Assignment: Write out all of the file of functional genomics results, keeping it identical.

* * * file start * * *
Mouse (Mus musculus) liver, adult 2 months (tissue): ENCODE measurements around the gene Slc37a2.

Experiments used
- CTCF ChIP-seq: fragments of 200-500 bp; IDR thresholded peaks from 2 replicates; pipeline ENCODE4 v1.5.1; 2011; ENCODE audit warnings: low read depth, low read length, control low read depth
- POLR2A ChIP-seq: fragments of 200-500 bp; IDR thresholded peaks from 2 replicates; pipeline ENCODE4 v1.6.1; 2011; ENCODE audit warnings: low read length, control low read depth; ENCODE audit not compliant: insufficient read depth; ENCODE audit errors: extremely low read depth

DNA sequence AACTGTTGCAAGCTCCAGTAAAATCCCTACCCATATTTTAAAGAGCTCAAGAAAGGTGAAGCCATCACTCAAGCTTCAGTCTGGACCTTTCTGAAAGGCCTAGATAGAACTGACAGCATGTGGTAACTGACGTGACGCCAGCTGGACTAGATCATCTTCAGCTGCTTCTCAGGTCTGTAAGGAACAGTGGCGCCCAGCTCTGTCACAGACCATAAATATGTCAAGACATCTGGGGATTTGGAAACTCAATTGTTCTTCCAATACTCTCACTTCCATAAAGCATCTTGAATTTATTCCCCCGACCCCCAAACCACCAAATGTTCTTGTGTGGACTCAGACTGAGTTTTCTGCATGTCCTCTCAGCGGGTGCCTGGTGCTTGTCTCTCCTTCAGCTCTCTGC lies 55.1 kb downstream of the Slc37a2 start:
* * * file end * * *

Mouse (Mus musculus) liver, adult 2 months (tissue): ENCODE measurements around the gene Slc37a2.

Experiments used
- CTCF ChIP-seq: fragments of 200-500 bp; IDR thresholded peaks from 2 replicates; pipeline ENCODE4 v1.5.1; 2011; ENCODE audit warnings: low read depth, low read length, control low read depth
- POLR2A ChIP-seq: fragments of 200-500 bp; IDR thresholded peaks from 2 replicates; pipeline ENCODE4 v1.6.1; 2011; ENCODE audit warnings: low read length, control low read depth; ENCODE audit not compliant: insufficient read depth; ENCODE audit errors: extremely low read depth

DNA sequence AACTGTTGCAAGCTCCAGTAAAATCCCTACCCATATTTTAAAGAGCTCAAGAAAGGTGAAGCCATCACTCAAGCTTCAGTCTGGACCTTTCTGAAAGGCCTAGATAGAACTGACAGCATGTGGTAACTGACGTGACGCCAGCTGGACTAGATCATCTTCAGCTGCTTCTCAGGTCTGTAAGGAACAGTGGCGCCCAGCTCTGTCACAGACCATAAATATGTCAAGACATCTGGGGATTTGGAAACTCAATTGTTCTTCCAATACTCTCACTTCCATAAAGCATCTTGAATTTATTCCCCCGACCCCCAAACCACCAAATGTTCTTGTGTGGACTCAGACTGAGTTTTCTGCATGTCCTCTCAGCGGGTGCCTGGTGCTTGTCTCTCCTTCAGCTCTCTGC lies 55.1 kb downstream of the Slc37a2 start: